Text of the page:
by Tessa Finney-Brown
I’m always telling clients to avoid refined carbs, but sometimes I forget, or don’t have the time to explain why. So I thought it was about time to do a write-up about it.
Firstly, let’s talk about what these are. Refined carbs are any carbohydrate foods that has undergone processing between being taken from the plant and when it makes it into your fridge/meal/mouth. Examples are:
- whole grains, like brown rice, quinoa, buckwheat, wheat or speltberries.
- fruits and vegetables.
So what is wrong with eating refined carbohydrates, really?
They’re linked with a number of health problems, such as autoimmune diseases, weight gain, fatigue, metabolic syndrome, diabetes and cardiovascular diseases to name a few.
There are a number of reasons why refined carbs are not so great for your body…
Refined carbohydrates, like white bread, white rice and sugar:
- Are very low in nutrients, and actually deplete nutrients from the body.
In the processing of grains, sugar cane and beets, many of the nutrients are lost or destroyed. Virtually all B vitamins, minerals, antioxidants and other essential nutrients removed, leaving mostly starch or simple sugars.
Unfortunately, for your body to process this starch and make energy from it, you require most of the nutrients that have been taken out. Such is the wisdom of nature – most of our foods also contain the vitamins and minerals we need to metabolise them.
If eaten long-term or in excess, refined carbs will deplete the body’s stores of these necessary nutrients, especially B vitamins and Magnesium.
B vitamins and magnesium are crucial for many functions, including
– Energy production
– Healthy moods (e.g. happy, calm states)
– Muscle function and relaxation
– Healthy blood sugar control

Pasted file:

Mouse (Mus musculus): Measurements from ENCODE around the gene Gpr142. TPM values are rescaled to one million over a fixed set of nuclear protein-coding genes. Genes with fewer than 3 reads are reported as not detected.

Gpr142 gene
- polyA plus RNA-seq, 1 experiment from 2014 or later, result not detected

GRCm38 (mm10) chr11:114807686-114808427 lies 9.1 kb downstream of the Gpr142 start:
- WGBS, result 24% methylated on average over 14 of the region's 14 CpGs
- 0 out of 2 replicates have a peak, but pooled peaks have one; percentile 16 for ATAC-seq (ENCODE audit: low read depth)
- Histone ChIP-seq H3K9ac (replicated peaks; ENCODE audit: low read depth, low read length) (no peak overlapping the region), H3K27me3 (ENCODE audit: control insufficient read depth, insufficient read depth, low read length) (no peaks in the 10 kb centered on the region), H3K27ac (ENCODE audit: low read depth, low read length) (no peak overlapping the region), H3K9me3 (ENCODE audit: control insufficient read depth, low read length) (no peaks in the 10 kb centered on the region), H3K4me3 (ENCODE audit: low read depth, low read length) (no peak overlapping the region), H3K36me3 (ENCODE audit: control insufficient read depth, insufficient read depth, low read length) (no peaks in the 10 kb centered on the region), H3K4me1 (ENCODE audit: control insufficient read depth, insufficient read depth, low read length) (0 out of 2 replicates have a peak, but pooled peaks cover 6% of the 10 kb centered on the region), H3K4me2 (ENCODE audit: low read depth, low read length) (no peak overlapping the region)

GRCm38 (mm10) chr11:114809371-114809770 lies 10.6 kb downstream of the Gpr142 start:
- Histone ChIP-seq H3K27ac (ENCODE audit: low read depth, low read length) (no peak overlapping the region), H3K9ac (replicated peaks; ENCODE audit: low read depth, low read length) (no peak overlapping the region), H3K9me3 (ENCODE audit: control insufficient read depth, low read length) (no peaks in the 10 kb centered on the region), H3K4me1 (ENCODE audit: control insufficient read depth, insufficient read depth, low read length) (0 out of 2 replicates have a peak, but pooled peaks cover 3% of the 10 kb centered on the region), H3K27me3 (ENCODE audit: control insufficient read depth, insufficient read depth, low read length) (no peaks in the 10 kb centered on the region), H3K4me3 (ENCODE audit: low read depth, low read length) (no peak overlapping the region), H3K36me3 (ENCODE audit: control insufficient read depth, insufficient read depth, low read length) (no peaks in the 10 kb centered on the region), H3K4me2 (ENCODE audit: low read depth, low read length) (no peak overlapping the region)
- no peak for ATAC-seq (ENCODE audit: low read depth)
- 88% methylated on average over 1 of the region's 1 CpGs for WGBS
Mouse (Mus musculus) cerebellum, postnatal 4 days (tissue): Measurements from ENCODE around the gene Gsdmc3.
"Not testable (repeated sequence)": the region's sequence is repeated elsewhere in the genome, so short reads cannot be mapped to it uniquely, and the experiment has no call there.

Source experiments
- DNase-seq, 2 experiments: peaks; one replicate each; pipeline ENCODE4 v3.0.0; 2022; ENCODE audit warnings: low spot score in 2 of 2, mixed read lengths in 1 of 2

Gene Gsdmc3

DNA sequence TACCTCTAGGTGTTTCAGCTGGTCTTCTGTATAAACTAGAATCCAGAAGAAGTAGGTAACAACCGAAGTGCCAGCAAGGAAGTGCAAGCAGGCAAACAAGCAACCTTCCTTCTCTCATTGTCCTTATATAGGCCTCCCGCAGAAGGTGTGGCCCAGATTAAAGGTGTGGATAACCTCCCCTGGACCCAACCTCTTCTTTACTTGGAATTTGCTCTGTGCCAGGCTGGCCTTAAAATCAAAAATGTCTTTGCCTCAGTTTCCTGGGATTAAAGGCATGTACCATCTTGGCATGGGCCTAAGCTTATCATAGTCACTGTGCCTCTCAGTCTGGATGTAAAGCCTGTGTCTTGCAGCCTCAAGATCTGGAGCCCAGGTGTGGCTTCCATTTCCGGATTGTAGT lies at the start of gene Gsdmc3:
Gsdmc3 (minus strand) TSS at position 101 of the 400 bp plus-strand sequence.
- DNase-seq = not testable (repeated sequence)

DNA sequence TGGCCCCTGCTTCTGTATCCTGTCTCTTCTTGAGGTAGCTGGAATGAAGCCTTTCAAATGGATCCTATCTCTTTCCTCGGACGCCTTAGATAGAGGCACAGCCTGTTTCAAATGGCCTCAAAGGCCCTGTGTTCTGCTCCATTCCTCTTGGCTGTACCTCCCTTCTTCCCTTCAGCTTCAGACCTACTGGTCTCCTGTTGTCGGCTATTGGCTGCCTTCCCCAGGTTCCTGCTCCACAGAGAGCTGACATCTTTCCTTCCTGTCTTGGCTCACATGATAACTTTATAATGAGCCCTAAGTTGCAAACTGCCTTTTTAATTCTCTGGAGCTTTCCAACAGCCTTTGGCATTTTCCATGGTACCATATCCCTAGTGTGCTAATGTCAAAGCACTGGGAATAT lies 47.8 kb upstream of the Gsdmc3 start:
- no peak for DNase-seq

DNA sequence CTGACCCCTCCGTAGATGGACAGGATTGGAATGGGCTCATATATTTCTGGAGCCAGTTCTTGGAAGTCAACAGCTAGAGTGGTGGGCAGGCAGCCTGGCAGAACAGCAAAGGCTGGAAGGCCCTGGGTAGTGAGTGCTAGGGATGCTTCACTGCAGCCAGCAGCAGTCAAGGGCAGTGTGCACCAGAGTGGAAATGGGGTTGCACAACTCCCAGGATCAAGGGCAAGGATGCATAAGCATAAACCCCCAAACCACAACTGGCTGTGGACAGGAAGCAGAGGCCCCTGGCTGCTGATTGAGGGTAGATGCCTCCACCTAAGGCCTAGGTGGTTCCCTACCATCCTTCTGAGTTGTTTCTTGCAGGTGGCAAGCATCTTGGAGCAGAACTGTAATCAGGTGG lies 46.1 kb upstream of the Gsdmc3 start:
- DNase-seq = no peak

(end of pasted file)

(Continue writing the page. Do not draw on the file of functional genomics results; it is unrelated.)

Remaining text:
In populations eating large amounts of polished/white rice or refined corn, outbreaks of deficiency diseases increase. When polishing rice first became popular, thiamin (B1) deficiency, or beriberi, increased significantly. In the USA in the early 1900s, the most widespread vitamin deficiency disease was pellagra, or niacin (B3) deficiency.
Pretty much all of the fibre also goes in processing, as this exists in the bran or husk of the grain. Fibre is crucial not only for slowing the blood sugar increase after eating, but also for ‘feeding the good bacteria’ of the gut and for keeping you regular. Adults need between 25 and 35g of fibre a day.
To give you an idea one serve of brown rice compared to white contains contains:
– double the amount of fibre
– ten times as much Magnesium
– over 6 times the calcium
– 9.7mg of selenium (as opposed to none)
– 4 times the Iron and;
– Much higher amounts of B vitamins.
- Contain ‘anti-nutrients’.
Unfortunately, many products containing processed wheat and sugar are also then packed with other artificial ingredients such as artificial colours, artificial flavours, preservatives, texturizing and processing agents, and other additives that further detract from your health. You may be intolerant or allergic to some of these ingredients, they may stimulate an inappropriate immune response, and they definitely place a burden on the liver.
Convinced yet? Next time we’ll chat about the havoc this lack of nutrients wreaks on your body – contributing to blood sugar and energy swings, mood swings and adrenal fatigue.